• GERD: Trial of H2 therapy

  • Functional: may improve with agents that increase motility

  • Zollinger-Ellison syndrome: gastrin level

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PUD with H. pylori Disorders

  • H. pylori is nearly always a factor in non-NSAID peptic ulcer disease

  • Conventional therapy with H2 blockers or H+ pump inhibitors has a 75-80% one-year recurrence rate

  • Treatment for H. pylori reduced recurrence rate to less than 5%

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Acute Infectious Diarrhea Disorders

High fever?

Bloody diarrhea?






large volume



small volume

LLQ pain

+ fecal leukocytes

Shigella, Salmonella,

C. difficile, E. coli (bad)

Campylobacter, HIV-


Viral: rotavirus, Norwalk

S. aureus food poisoning


Rehydrate, symptomatic

Culture and treat

Chronic diarrhea stool studies l.jpg
Chronic Diarrhea: Stool Studies Disorders

  • Stool Osmolality: normal gap < 50

  • Laxative screen: Mg, PO4, SO4

  • Fecal leukocytes: Inflammatory disease

  • Ova and parasites: Giardia, cryptosporidium

  • Fecal Fat analysis: > 10 g/24 hrs indicates malabsorption

  • Fecal weight: > 1000 g is secretory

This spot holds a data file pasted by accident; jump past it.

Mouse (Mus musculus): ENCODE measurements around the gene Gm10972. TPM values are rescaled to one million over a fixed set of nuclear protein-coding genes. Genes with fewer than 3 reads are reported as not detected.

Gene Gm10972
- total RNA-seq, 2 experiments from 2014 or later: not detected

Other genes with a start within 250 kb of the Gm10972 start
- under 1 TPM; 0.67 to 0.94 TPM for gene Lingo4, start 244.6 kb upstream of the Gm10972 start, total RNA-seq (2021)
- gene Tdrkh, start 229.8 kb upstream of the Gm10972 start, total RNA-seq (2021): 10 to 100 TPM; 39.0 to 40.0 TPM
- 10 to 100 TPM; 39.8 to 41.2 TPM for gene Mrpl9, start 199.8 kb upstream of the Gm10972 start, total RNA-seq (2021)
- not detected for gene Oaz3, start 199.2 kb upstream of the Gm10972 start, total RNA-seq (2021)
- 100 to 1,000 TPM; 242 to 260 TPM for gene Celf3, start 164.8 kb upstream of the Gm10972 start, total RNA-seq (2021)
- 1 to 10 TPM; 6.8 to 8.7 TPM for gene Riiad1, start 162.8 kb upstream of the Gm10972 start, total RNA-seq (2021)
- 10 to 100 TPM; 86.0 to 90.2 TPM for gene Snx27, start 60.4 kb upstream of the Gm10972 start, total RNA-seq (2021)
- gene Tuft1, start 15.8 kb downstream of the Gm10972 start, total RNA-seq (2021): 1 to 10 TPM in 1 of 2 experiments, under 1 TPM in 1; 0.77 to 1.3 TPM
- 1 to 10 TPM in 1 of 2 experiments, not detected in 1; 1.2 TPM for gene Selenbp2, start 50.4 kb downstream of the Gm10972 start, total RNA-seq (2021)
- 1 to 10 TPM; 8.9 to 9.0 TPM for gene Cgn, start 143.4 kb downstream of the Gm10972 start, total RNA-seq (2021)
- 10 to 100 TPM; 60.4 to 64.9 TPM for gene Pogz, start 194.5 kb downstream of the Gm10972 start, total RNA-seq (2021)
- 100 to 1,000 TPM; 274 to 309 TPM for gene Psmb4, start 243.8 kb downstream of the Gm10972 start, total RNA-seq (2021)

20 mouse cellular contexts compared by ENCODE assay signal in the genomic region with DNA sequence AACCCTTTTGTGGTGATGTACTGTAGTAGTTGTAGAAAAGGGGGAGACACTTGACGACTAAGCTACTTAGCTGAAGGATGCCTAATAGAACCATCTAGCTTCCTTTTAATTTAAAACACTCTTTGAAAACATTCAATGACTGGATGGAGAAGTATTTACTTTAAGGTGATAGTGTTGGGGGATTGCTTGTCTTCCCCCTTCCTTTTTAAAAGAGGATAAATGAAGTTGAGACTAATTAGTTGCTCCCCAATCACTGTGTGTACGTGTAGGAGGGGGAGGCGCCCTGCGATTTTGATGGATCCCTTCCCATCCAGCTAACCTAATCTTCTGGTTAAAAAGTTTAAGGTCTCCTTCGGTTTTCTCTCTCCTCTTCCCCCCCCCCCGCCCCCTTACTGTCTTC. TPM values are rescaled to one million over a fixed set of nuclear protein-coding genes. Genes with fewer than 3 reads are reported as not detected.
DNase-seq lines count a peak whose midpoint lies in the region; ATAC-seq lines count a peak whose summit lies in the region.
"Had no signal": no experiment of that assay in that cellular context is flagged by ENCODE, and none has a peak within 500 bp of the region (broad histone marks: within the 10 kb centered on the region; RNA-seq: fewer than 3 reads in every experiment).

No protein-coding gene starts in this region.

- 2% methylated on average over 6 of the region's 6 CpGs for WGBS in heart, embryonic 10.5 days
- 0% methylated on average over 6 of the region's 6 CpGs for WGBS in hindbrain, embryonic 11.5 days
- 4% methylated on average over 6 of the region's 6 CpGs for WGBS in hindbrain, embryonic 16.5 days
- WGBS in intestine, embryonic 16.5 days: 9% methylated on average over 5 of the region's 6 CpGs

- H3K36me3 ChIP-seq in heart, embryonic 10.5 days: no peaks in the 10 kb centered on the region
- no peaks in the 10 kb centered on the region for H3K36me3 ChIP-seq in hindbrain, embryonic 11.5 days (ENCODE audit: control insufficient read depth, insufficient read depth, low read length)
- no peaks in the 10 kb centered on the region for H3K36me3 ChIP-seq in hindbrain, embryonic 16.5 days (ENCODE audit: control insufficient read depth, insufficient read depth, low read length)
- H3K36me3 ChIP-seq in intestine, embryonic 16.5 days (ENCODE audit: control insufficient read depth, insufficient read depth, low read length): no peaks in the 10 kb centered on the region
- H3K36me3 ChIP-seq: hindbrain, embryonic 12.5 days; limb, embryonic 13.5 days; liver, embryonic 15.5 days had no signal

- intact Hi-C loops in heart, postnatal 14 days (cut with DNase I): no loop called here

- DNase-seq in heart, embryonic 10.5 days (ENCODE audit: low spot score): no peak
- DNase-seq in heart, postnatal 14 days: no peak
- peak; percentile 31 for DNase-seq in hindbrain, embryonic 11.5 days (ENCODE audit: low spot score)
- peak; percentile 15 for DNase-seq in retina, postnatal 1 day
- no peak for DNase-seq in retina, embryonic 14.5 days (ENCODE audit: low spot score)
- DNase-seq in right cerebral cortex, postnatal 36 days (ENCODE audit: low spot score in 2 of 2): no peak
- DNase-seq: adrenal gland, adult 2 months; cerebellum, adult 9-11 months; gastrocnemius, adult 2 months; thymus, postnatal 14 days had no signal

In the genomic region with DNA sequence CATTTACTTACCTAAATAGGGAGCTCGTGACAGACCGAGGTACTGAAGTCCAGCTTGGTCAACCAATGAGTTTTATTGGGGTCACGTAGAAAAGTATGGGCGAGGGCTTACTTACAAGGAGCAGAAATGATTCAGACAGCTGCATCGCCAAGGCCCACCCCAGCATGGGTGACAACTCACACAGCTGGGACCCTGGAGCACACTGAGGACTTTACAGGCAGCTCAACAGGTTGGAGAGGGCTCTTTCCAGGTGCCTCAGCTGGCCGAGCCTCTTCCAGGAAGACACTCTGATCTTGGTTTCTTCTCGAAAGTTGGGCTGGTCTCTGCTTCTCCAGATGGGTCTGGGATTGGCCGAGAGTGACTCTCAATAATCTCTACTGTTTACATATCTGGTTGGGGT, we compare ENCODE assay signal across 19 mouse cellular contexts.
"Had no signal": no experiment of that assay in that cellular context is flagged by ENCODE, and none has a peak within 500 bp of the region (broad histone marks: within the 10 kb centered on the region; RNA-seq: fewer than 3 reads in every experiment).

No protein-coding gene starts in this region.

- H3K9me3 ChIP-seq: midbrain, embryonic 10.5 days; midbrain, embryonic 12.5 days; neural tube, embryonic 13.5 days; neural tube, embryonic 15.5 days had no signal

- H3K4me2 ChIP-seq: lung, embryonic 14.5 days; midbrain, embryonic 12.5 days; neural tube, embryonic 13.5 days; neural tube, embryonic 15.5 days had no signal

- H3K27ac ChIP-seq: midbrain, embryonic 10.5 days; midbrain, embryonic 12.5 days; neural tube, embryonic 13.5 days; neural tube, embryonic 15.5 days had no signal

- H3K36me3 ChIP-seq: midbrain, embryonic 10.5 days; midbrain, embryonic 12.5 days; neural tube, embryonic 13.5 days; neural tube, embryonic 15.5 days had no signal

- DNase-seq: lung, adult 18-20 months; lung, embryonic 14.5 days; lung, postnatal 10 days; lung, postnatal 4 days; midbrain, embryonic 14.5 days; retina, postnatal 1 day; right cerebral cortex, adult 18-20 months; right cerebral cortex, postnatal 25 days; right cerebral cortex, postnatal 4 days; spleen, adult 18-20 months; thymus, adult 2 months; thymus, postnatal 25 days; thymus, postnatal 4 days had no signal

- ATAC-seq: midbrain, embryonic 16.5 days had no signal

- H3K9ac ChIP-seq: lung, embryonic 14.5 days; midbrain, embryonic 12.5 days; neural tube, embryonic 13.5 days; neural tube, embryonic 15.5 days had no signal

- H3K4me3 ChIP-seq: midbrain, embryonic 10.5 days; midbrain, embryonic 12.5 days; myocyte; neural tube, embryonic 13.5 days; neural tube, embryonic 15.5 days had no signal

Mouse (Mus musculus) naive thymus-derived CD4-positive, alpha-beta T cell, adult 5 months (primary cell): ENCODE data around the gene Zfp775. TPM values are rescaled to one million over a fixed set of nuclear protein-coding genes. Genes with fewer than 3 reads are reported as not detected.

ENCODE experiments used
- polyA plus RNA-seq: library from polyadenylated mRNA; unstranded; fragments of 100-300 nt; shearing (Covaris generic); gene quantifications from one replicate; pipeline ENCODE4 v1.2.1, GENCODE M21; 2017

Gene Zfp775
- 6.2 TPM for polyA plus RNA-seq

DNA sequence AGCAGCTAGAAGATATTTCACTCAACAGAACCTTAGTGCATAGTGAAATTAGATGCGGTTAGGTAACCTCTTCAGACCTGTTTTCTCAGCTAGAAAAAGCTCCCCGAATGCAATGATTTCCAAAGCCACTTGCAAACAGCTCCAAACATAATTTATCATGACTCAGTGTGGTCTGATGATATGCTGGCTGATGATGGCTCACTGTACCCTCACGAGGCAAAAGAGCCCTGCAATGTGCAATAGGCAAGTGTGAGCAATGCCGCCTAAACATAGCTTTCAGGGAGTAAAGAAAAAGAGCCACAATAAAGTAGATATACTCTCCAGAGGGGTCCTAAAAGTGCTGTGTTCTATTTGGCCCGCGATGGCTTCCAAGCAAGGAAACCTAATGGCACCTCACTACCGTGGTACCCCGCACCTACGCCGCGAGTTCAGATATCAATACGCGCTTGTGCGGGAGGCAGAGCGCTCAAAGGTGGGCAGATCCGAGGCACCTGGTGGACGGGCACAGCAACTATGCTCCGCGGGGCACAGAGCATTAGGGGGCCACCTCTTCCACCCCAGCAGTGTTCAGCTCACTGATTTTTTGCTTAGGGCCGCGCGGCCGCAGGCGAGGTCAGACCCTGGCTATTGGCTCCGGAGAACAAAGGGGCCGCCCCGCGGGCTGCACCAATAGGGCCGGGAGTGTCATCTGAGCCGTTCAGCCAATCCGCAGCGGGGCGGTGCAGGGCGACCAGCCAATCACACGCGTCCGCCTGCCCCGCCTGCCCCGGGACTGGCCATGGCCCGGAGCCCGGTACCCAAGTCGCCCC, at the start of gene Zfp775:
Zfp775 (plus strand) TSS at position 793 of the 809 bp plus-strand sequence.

Osmotic diarrhea lactase def l.jpg
Osmotic Diarrhea: Lactase Def. Disorders

  • Incidence

    • 90% of Asian Americans

    • 95% of Native Americans

    • 50% of Mexican Americans

    • 60% of Jewish Americans

    • 25% of other Caucasians

  • DX: empiric trial of lactose-free diet for two weeks

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Inflammatory Bowel Disease Disorders

  • Ulcerative Colitis

    • Involves only the colon and rectum

    • Mucosal layer is affected

    • Hallmark is bloody diarrhea and lower abdominal cramps

    • Associated with increased cancer risk after 8-10 years of disease

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Assess UC Disease Severity Disorders

  • Number of stools per day

  • Hematocrit

  • Sed rate

  • Albumin level

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Crohn Disease Disorders

  • Intermittent bouts of fever, diarrhea, and RLQ pain

  • May have RLQ mass, tenderness

  • Can affect any portion of GI tract

    • 30% are small bowel only

    • 50% are small and large bowel

    • 15-20% are large bowel only

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Crohn Disease Disorders

  • Transmural process in the intestinal wall predisposes to fistula formation

  • If suspected, obtain upper GI series with small bowel follow through plus either colonoscopy or barium enema

  • Suggestive findings are ulcerations, strictures, and fistulas

  • RX: stop smoking, drugs similar to UC

Compare and contrast cd uc l.jpg